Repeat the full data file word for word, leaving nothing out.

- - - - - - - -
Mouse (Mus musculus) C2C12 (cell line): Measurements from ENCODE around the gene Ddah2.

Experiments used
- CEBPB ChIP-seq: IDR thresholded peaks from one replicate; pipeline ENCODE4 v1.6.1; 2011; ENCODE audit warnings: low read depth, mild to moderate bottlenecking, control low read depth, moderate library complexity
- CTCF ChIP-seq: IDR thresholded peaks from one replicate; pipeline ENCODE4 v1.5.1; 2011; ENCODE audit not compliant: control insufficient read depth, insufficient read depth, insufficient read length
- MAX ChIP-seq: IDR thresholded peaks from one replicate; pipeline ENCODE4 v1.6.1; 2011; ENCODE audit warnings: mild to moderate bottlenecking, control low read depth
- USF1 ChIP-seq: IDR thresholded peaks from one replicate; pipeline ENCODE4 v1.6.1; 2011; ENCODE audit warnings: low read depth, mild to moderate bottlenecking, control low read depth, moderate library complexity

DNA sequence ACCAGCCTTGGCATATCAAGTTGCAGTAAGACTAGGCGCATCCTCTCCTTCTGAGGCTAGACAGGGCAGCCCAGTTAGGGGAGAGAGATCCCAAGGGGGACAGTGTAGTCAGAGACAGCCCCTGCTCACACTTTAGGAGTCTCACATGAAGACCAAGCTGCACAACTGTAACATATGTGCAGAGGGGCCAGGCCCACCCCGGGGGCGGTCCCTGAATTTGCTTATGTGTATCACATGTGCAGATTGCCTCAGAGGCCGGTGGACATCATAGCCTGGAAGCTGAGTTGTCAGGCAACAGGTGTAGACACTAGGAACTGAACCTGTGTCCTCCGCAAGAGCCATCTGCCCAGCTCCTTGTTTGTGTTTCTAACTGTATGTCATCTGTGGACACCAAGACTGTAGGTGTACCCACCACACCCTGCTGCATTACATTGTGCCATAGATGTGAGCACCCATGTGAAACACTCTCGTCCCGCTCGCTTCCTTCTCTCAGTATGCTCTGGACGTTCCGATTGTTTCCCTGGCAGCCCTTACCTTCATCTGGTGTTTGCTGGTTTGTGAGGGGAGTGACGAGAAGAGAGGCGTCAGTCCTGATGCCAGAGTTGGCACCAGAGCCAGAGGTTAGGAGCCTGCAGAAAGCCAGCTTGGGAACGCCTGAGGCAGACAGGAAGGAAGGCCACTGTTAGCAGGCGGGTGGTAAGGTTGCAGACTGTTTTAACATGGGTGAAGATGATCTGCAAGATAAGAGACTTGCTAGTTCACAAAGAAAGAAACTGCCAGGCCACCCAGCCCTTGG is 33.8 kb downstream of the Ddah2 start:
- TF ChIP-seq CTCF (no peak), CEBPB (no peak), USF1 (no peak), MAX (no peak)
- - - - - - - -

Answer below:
Mouse (Mus musculus) C2C12 (cell line): Measurements from ENCODE around the gene Ddah2.

Experiments used
- CEBPB ChIP-seq: IDR thresholded peaks from one replicate; pipeline ENCODE4 v1.6.1; 2011; ENCODE audit warnings: low read depth, mild to moderate bottlenecking, control low read depth, moderate library complexity
- CTCF ChIP-seq: IDR thresholded peaks from one replicate; pipeline ENCODE4 v1.5.1; 2011; ENCODE audit not compliant: control insufficient read depth, insufficient read depth, insufficient read length
- MAX ChIP-seq: IDR thresholded peaks from one replicate; pipeline ENCODE4 v1.6.1; 2011; ENCODE audit warnings: mild to moderate bottlenecking, control low read depth
- USF1 ChIP-seq: IDR thresholded peaks from one replicate; pipeline ENCODE4 v1.6.1; 2011; ENCODE audit warnings: low read depth, mild to moderate bottlenecking, control low read depth, moderate library complexity

DNA sequence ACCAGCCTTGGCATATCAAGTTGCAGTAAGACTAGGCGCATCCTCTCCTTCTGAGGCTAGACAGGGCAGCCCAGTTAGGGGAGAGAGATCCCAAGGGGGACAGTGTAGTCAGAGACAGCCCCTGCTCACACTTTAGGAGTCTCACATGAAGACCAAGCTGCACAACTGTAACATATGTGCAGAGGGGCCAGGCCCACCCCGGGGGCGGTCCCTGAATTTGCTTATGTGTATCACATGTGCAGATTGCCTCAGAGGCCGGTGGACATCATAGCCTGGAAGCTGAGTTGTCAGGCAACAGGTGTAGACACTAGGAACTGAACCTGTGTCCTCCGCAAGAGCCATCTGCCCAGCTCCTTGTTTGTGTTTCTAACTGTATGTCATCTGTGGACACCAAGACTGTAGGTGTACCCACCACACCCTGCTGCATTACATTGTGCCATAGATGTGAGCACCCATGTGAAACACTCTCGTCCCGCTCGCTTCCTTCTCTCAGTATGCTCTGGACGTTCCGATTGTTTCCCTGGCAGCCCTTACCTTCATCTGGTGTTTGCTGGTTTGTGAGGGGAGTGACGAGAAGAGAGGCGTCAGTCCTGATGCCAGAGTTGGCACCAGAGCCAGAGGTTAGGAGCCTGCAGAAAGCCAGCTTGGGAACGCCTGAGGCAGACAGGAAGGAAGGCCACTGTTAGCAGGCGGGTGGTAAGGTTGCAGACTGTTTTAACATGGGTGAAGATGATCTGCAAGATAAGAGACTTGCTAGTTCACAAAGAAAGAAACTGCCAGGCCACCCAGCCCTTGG is 33.8 kb downstream of the Ddah2 start:
- TF ChIP-seq CTCF (no peak), CEBPB (no peak), USF1 (no peak), MAX (no peak)